Western creativity and modernity reached India via Bengal in the late 18th century. Under its impact as well as the earlier influence of Islamic ideas Ram Mohan Roy redefined Hindu spirituality. Almost a century later Sir Syed, leader of the Aligarh movement did the same for Islam. The liberal Hindu vanguard retain, till today, the considerable advantage of their early lead. Moreover, the flame that Ram Mohan ignited soon lighted several other lamps in other parts of the great land. The Brahmo movement stirred a new vision before the Hindu psyche leading to the birth of Ramkrishna Mission, Vivekananda, Tagore, Aurobindo, Krishnamurti, et al, and Nehru himself. Sir Syed, on the other hand, to the misfortune of Indian Muslims, in spite of his laudable creative work on Islamic liberalism, merely founded the M.A.O. College that produced good cricketers, Deputy Collectors and lawyers for British India, and, of course, the famous Ali Brothers. But no corresponding rethinking on or redefinition of Islam emerged in a big way from the efforts of Sir Syed. I think, his followers, specially his successors, failed him. He died in 1898, and the partition, fifty years after his death was the nadir of their failure. The responsibility for partition, however, is not theirs alone.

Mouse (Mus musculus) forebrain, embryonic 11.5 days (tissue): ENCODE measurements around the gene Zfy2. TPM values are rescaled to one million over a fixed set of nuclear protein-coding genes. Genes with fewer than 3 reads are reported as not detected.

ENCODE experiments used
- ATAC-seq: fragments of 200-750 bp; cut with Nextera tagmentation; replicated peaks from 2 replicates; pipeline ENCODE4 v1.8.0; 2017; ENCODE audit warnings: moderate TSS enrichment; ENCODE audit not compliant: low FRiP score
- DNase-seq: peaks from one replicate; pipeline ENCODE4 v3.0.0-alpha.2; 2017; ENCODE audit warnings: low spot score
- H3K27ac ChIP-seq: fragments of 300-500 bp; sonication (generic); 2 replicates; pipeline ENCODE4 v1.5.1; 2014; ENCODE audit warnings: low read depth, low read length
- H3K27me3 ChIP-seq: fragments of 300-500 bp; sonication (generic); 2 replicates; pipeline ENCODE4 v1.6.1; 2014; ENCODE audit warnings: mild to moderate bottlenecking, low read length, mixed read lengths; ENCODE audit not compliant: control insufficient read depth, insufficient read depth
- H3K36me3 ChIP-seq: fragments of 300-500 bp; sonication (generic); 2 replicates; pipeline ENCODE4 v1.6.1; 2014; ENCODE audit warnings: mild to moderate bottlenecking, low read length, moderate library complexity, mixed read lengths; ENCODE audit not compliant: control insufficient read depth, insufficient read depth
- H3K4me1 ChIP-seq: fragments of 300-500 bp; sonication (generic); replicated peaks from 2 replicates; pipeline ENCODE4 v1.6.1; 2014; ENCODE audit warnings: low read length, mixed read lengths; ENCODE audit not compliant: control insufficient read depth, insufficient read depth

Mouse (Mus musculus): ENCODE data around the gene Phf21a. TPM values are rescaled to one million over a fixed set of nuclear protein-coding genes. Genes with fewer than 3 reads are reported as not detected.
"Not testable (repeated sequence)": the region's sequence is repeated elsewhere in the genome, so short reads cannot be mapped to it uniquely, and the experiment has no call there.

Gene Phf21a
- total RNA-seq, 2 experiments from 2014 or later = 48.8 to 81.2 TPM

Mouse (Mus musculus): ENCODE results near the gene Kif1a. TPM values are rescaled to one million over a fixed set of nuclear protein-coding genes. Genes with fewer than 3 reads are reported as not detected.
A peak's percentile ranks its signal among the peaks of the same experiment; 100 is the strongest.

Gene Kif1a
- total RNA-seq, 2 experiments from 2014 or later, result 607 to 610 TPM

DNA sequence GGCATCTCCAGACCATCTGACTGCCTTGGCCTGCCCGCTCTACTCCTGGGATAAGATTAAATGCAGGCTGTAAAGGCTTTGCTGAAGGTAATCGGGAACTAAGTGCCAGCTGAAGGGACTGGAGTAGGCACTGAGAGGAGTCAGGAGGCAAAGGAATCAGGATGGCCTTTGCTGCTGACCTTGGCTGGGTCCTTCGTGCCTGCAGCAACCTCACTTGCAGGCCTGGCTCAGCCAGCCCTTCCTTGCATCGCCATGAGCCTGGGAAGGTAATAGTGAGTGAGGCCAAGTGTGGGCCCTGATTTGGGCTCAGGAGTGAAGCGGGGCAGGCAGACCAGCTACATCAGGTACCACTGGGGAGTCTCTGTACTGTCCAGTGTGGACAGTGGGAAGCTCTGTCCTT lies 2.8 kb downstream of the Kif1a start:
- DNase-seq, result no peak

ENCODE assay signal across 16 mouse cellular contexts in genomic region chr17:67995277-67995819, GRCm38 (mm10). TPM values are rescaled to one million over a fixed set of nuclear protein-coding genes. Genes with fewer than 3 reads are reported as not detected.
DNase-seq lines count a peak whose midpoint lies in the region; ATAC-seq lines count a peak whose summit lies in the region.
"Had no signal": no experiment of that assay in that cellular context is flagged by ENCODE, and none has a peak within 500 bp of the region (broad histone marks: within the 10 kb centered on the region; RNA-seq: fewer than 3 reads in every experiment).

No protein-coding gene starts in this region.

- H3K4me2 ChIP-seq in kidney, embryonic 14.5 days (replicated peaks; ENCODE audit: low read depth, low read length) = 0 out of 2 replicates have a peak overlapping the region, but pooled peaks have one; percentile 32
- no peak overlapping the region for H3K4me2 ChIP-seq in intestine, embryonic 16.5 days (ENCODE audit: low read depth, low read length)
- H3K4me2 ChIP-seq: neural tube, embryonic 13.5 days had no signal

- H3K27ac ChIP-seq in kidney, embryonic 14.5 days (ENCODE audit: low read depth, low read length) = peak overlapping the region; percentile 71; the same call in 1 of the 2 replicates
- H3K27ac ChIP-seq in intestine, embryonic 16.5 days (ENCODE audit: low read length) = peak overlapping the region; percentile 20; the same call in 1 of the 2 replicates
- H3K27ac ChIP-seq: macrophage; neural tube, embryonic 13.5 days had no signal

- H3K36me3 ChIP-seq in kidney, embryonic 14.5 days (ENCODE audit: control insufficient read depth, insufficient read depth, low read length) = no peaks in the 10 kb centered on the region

The partition has greatly slowed down the cultural interaction between Islam and Hinduism that had begun in medieval India. However, it is patently clear that the process cannot be arrested, no matter what the political constraints and interests of India, Pakistan and Bangla Desh may demand. None of these independent countries can insulate themselves from the pressures and pulls of cultural modernity, economic inter-dependence and a growing globalism. They are all faced with problems and challenges from every side, pressure of overpopulation, corrupt politics, misuse of religion or caste for political gains, poor political will and discipline, irresponsible trade unionism and a host of others. Yet, it is a fact that the common man everywhere yearns for mutual understanding and peace and is moved by the simple goodness of the heart, above all talk of religion or politics, in the name of Jehad, Hindutva or Western civilization.